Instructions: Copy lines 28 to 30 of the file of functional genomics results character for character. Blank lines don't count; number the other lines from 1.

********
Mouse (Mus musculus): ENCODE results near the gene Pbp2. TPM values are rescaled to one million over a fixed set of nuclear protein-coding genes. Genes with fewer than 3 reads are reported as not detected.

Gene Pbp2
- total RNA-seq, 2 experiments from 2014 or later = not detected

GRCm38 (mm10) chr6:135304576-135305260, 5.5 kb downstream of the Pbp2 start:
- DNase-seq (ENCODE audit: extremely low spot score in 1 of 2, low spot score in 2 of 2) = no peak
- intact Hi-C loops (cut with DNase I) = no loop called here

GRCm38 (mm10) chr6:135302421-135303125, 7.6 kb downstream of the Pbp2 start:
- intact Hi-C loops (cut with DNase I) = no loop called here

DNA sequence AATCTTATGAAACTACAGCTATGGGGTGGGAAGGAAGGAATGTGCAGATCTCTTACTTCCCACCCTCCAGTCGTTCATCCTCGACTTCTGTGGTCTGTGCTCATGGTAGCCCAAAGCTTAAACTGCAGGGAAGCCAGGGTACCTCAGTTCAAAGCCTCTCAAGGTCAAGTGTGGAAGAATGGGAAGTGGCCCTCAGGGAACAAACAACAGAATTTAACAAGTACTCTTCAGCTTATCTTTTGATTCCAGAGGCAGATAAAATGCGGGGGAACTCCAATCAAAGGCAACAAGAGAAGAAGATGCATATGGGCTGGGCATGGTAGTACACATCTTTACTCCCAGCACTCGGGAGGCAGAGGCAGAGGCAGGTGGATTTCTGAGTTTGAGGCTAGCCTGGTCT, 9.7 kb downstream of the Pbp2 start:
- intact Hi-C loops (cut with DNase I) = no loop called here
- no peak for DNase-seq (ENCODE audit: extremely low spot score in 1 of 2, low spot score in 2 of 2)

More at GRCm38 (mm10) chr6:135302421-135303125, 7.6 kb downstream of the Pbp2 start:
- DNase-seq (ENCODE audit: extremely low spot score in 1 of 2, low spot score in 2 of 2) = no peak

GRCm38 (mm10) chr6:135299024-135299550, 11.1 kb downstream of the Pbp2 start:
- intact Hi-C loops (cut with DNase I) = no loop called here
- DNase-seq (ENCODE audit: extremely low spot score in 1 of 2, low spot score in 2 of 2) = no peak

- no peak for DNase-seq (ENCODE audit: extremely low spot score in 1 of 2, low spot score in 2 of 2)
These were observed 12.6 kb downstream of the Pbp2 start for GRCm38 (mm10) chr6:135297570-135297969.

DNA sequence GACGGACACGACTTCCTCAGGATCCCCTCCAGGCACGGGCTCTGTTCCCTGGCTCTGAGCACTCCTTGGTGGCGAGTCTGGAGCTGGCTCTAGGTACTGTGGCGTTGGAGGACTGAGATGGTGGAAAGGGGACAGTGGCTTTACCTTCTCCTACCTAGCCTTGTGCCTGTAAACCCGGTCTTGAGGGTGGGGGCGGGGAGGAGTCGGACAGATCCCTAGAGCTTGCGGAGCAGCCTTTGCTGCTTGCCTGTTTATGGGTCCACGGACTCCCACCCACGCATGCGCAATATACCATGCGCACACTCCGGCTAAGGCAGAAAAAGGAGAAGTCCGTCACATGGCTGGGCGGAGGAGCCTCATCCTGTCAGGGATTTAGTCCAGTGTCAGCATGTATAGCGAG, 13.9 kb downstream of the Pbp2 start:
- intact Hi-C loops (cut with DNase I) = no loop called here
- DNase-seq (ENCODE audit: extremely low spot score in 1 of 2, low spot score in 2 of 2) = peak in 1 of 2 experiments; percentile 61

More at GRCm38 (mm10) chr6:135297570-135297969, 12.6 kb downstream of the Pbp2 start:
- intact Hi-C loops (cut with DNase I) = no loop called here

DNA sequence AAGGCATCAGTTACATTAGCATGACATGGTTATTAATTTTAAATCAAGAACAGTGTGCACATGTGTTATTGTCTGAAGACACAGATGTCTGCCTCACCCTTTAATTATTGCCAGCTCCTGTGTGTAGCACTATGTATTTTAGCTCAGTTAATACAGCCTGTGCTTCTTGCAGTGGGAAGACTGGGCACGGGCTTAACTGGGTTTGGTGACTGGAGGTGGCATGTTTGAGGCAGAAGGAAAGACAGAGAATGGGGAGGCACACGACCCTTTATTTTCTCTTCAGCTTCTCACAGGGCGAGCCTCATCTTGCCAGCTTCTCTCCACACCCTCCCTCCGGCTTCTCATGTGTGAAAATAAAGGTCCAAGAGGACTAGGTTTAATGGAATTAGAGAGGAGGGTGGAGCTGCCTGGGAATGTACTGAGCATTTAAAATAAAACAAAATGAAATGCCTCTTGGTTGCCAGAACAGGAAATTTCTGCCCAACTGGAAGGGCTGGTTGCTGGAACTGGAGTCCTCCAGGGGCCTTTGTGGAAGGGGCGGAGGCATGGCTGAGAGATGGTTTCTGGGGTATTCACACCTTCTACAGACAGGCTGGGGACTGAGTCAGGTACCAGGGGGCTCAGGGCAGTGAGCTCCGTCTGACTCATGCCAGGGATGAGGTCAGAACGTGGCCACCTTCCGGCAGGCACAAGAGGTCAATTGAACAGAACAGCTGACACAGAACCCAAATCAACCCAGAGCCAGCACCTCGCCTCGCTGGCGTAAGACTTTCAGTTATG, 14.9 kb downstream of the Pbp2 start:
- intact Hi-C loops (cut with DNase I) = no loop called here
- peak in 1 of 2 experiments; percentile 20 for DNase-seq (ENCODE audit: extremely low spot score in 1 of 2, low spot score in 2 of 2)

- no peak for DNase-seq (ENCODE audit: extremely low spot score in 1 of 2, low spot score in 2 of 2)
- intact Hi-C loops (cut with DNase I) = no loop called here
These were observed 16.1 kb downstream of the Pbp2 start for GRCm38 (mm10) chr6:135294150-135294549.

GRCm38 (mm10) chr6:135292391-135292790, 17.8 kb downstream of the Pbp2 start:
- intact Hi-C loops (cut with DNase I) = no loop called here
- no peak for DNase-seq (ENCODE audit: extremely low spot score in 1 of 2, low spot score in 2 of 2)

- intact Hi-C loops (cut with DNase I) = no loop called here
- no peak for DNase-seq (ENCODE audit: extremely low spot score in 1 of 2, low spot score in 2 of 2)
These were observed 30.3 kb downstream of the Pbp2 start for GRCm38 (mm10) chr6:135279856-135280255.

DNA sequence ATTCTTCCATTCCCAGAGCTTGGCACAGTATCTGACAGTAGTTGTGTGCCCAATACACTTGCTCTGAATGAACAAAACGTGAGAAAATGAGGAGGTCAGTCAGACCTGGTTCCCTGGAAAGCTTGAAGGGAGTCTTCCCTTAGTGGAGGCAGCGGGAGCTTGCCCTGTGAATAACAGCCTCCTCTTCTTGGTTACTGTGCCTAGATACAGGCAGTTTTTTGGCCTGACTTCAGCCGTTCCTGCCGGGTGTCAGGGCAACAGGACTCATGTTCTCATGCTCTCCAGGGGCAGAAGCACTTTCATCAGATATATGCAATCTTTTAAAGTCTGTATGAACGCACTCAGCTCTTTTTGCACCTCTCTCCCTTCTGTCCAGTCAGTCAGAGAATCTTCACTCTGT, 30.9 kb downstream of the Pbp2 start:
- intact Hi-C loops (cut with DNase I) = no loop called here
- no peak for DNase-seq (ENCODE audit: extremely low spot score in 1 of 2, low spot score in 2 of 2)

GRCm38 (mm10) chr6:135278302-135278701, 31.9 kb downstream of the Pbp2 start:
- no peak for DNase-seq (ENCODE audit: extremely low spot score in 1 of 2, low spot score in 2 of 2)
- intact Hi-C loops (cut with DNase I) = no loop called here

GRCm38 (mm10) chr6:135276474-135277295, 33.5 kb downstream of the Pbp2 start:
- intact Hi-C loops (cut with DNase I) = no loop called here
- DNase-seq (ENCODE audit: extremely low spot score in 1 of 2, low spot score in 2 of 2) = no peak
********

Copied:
- intact Hi-C loops (cut with DNase I) = no loop called here
These were observed 16.1 kb downstream of the Pbp2 start for GRCm38 (mm10) chr6:135294150-135294549.

GRCm38 (mm10) chr6:135292391-135292790, 17.8 kb downstream of the Pbp2 start: